Artist’s mockup of EQNext’s logo
On Monday, Karen Bryan of Massively has published a great interview with Dave “SmokeJumper” Georgeson, Director of Development for the EverQuest Franchise about the future of online gaming, and specifically EQNext. The big reveal of the 3rd 4th 5th 6th game in the EverQuest franchise will take place on August 1st at this year’s SOE Live 2013 event in Las Vegas.
Below, we include some excerpts from the interview.
We began with a discussion about what the future looks like and how EQ Next plays into that future. Georgeson said he feels that SOE is already tipping its hand somewhat with what it’s added to EQ andEverQuest II. What the studio is essentially doing is making the game more open to players, with features like Player Studio and multiple free-to-play revisions. When the players can participate along with the developers in creating the game, the developers can continue making professional content, like the upcoming blueprint feature* in EQII. There are many ideas being pushed along the way, and those ideas are “seriously on steroids with EQ Next,” as he put it, but that won’t be revealed until August at SOE Live.
[After joining the EQ2 team] he focused his efforts on getting the game into the press more, partially through increased marketing but also by releasing things like Dungeon Maker and SOEmote. While some watchers questioned whether these were things the game needed, his answer was yes because it gave the game global press and kept the game became “alive” in people’s minds. As a result, the game’s numbers are stronger than they have been in years.
The Road Not Taken
Shifting gears to EQ Next, Georgeson still wouldn’t reveal what it was that caused SOE to scrap its original plans and start over, but he did say that what the studio was originally making was basically “EverQuest 2.5,” and that wasn’t going to make anyone excited. When he took over the project, he brought in new people to sit down to make big lists of “Holy Grails” for MMOs and lists of things they hated in MMOs. They didn’t allow themselves to stop retooling what the game was until they satisfied those things. The end result is “an MMO you’ve never played before,” he told me. “It’s a completely different critter.”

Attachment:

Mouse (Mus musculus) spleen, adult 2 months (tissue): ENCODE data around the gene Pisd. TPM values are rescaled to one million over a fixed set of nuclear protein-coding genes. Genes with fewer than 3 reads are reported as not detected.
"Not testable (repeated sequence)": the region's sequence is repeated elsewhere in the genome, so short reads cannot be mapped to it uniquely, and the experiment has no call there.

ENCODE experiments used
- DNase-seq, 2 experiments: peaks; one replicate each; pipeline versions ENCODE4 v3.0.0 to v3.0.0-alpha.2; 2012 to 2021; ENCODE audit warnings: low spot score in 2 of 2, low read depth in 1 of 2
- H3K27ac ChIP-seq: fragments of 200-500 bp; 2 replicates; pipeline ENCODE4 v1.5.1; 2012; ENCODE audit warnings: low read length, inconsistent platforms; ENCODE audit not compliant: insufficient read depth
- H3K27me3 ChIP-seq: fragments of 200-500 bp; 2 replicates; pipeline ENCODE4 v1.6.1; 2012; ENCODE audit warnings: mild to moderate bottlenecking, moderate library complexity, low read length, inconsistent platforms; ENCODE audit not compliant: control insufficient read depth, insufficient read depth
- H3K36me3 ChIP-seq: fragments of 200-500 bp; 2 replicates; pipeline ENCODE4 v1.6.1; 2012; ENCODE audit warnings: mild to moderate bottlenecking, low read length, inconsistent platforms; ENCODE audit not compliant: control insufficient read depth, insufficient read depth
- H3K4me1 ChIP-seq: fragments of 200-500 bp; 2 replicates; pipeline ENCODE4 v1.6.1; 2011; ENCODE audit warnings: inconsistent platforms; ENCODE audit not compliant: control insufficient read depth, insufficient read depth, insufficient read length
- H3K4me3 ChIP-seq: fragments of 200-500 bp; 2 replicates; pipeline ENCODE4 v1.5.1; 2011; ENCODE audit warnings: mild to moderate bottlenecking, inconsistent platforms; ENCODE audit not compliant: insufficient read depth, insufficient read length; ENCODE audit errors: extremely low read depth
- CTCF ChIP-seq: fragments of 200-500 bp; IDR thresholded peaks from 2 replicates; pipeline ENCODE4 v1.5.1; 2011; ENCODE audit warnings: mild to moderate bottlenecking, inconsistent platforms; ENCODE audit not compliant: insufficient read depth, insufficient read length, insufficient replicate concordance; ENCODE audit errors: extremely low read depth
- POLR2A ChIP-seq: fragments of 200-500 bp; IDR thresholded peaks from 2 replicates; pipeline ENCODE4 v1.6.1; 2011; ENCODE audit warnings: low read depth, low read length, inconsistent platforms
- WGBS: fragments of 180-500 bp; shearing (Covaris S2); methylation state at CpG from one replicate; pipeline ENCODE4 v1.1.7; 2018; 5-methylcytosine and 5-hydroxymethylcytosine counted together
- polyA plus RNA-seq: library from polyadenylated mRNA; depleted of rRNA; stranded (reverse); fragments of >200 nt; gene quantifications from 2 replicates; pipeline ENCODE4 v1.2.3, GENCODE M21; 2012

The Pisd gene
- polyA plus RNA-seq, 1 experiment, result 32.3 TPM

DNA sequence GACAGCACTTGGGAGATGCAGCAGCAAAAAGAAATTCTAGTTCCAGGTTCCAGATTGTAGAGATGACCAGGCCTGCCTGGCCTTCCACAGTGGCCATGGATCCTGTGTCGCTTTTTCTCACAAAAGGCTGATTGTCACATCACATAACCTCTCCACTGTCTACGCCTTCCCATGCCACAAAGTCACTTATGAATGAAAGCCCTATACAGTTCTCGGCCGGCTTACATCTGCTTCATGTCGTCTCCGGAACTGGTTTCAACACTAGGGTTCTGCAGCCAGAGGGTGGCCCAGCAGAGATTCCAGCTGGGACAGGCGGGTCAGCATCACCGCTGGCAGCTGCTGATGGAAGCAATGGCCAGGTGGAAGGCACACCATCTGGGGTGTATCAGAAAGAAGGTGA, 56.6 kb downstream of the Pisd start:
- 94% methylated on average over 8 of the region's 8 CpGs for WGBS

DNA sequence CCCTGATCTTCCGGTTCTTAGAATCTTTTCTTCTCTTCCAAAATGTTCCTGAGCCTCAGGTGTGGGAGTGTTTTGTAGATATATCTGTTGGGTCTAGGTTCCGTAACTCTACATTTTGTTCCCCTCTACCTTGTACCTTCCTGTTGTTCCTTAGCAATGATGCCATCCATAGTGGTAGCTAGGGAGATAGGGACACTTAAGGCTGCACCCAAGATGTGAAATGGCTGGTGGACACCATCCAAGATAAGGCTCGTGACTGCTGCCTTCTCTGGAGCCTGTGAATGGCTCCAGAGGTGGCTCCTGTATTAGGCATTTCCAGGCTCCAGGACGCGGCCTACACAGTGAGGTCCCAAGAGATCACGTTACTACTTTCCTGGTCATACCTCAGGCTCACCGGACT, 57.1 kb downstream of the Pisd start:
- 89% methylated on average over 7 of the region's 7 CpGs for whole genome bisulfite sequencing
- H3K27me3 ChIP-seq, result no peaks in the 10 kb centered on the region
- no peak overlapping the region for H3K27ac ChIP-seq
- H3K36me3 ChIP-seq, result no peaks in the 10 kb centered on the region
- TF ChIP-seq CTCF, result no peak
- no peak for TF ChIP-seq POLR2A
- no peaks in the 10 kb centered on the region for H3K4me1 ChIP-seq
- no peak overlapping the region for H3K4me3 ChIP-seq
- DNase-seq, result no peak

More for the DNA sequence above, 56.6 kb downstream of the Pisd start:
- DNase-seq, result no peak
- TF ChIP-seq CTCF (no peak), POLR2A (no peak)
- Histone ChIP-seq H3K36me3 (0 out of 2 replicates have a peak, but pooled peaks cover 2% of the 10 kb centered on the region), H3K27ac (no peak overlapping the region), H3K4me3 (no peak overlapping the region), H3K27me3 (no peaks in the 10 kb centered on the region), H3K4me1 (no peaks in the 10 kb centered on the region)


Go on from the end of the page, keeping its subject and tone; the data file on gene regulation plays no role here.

The Level Cap Problem
SOE is trying to make the game more intuitive. The longer a game’s out, the harder it is for new players to jump into the game easily. With EQ Next, SOE is making sure to take care of accessibility now, not later.
Crafters are the Heart of MMOs
Georgeson argued that it’s really the people who are the glue that makes an MMO work….He also has a pet theory that the players who select themselves to be crafters are the glue of MMOs. They’re the ones who tend to organize guilds, run in-game events, placate tempers in a guild, and be social. “So you can pretty much assume that there will be a strong backbone inEQ Next for those players. If players have good reasons to interact with the crafting community, then everything works better.”
Georgeson said that players want to be involved with MMOs when they’re not at their PCs, so it’s a big part of the design philosophy with all games in the studio’s development. He added that SOE is already doing it with PS2, but that’s mainly a stat aggregator that shows leaderboards. He wants to let players be involved in the world through their phones and mobile devices.
Georgeson is optimistic about the future of online gaming. He points to opportunities to experiment with new technology like armbands and glasses. He added that there are lots of ways that players will be able to interact with games in the future, and will “remove the ability to be harnessed to the PC even though it’s a PC game.”